The Best Sleeping Position for Sleep Apnea: What You Need to Know

If you suffer from

sleep apnea

, you may be wondering what the best sleeping position is for you. According to the Better Sleep Council, sleeping on your side with your back almost straight is the ideal position for those with sleep apnea. Research has even shown that sleeping on the left side can reduce sleep apnea even more than sleeping on the right side. However, if you can't sleep on the left side for any reason, sleeping on the right side is also a good option.Sleeping on your side helps to reduce snoring and promotes good air and blood flow throughout the body.

It may take some time to get used to this position, but it will ultimately improve your quality of sleep and quality of life. While sleeping on your stomach can work with gravity to keep your throat clear, this position can create alignment problems in the neck and respiratory tract.Fortunately, there are ways to improve airway obstructions, such as sleeping with your head elevated, positional therapy, and traditional sleep medications. Additionally, it's important to understand which positions you should avoid for the sake of your overall quality of life. Sleeping on your back or stomach can cause strain on your neck muscles and respiratory tract, so it's best to avoid these positions.Historically, many people who have problems with sleep apnea have chosen sleeping on their backs as their preferred sleeping position.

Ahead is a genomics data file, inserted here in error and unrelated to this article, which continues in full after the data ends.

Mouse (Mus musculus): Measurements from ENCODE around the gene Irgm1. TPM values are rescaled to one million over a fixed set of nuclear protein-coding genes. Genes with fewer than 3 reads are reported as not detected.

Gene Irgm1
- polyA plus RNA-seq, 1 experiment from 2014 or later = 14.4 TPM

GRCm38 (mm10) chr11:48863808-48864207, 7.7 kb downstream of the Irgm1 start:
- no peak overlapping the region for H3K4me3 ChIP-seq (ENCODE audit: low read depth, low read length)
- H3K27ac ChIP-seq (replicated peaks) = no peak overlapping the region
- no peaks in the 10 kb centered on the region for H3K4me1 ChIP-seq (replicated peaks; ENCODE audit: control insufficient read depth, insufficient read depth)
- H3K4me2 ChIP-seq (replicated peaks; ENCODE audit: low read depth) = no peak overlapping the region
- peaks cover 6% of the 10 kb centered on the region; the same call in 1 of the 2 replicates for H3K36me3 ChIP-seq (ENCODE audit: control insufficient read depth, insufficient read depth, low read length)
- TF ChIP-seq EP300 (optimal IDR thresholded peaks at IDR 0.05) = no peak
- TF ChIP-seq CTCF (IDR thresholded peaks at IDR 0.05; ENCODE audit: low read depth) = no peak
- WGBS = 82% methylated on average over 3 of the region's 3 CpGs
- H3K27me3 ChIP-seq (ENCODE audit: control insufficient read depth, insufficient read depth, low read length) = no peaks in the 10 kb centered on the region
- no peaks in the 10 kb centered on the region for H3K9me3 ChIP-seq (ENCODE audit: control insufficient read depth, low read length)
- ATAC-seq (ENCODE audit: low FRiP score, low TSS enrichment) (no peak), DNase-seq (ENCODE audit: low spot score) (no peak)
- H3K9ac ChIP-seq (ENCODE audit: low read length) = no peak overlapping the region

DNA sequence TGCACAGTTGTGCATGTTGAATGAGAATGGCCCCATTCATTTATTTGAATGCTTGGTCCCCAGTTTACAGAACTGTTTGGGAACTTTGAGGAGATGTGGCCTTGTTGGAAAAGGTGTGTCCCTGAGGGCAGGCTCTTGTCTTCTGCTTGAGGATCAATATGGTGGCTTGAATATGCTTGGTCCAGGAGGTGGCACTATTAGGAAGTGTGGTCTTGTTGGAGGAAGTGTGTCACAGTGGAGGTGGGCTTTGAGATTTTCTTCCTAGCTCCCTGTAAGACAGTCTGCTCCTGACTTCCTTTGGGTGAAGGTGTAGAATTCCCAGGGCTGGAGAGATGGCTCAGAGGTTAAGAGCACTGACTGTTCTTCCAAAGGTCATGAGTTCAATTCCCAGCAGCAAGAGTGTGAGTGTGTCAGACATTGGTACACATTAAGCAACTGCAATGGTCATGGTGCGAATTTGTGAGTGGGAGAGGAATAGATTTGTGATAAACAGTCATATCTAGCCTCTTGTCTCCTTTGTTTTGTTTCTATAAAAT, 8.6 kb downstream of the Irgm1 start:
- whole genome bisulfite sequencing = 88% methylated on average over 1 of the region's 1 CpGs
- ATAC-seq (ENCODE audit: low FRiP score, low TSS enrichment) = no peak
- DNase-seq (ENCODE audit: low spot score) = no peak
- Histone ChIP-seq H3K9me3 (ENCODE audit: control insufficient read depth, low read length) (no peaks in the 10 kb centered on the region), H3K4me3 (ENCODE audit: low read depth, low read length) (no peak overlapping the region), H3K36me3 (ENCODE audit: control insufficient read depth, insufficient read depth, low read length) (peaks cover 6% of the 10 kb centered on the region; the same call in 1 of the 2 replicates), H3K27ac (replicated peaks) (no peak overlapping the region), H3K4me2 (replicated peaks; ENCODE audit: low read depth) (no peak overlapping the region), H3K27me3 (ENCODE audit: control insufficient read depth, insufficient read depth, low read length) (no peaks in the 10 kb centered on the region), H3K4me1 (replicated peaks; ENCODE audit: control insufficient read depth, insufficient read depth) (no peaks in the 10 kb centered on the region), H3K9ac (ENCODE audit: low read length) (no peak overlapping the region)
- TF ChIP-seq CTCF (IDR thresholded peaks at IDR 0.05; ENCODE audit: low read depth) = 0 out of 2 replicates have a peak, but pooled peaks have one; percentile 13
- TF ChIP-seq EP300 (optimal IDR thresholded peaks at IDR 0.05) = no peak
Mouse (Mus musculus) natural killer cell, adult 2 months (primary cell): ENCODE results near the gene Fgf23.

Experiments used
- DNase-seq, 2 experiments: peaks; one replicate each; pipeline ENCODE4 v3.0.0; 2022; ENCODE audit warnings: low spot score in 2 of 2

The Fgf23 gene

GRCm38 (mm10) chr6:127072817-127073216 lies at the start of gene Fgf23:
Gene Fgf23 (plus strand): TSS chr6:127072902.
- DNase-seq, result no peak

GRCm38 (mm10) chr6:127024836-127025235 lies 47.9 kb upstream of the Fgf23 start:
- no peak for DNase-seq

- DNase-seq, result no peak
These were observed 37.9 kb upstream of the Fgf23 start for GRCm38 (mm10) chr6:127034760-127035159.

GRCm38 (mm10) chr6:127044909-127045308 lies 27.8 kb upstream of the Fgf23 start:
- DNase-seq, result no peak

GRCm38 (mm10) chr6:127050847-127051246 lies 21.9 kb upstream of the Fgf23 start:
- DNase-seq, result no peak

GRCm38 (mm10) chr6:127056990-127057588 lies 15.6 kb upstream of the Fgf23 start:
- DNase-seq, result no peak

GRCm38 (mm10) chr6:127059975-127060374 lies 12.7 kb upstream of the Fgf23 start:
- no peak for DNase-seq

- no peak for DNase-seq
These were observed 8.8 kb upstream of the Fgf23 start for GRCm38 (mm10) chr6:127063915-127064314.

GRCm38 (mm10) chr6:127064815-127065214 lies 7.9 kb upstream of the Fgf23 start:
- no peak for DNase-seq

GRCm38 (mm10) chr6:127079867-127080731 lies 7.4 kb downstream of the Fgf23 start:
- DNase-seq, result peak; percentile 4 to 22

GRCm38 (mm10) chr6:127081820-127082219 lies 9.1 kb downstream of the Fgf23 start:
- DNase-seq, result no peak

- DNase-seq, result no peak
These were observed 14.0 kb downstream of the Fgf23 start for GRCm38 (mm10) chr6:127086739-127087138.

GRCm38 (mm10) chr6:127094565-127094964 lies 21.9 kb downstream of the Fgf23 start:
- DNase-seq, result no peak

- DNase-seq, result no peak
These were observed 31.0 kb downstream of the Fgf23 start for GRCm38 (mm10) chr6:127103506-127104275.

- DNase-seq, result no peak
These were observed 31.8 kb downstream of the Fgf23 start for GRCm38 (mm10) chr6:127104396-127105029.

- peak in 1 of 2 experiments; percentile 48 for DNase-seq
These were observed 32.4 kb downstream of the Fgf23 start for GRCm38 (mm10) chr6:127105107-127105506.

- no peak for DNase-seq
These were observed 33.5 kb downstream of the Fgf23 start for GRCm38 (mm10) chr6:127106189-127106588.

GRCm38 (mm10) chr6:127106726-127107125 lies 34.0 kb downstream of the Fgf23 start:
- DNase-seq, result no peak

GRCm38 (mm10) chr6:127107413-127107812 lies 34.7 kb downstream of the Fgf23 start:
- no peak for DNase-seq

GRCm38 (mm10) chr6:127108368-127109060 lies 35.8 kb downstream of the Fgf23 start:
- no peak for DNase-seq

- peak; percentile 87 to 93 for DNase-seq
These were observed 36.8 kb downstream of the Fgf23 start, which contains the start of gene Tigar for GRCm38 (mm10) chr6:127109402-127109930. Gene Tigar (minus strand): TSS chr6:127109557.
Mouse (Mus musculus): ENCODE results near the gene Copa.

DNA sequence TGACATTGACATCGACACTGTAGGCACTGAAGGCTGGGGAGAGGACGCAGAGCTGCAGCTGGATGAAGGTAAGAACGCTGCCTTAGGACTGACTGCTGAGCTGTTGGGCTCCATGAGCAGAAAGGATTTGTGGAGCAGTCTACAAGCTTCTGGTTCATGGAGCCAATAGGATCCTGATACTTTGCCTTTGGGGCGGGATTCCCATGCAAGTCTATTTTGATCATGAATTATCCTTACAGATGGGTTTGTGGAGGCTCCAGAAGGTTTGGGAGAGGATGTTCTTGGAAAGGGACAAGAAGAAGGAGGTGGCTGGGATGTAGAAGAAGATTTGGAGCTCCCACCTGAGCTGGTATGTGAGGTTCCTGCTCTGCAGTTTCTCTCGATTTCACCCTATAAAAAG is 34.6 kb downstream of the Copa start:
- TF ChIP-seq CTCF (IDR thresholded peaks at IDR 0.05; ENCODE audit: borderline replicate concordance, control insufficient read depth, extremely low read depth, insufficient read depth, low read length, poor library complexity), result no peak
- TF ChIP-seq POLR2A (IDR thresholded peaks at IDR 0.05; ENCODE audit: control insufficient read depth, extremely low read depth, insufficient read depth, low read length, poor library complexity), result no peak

However, sleeping on your side is a general recommendation because it helps alleviate problems such as insomnia and GERD, which can contribute to sleep apnea. Sleep apnea and snoring occur when muscle tissue in the respiratory tract relaxes in the nose or throat and restricts or limits respiratory air.Some people prefer to sleep on their sides while others sleep on their backs or stomachs; however, these are the worst sleeping positions you could choose for sleep apnea. To make sure you stick to sleeping on your side, you can try positional therapy which involves putting tennis balls around your waist to make it uncomfortable to sleep on your back (in the style of the princess and the pea).Overall, if you suffer from sleep apnea, it's important to understand the best sleeping position for you. Sleeping on your side is generally recommended as it helps reduce snoring and promotes good air and blood flow throughout the body.

Additionally, it's important to understand which positions you should avoid for the sake of your overall quality of life.

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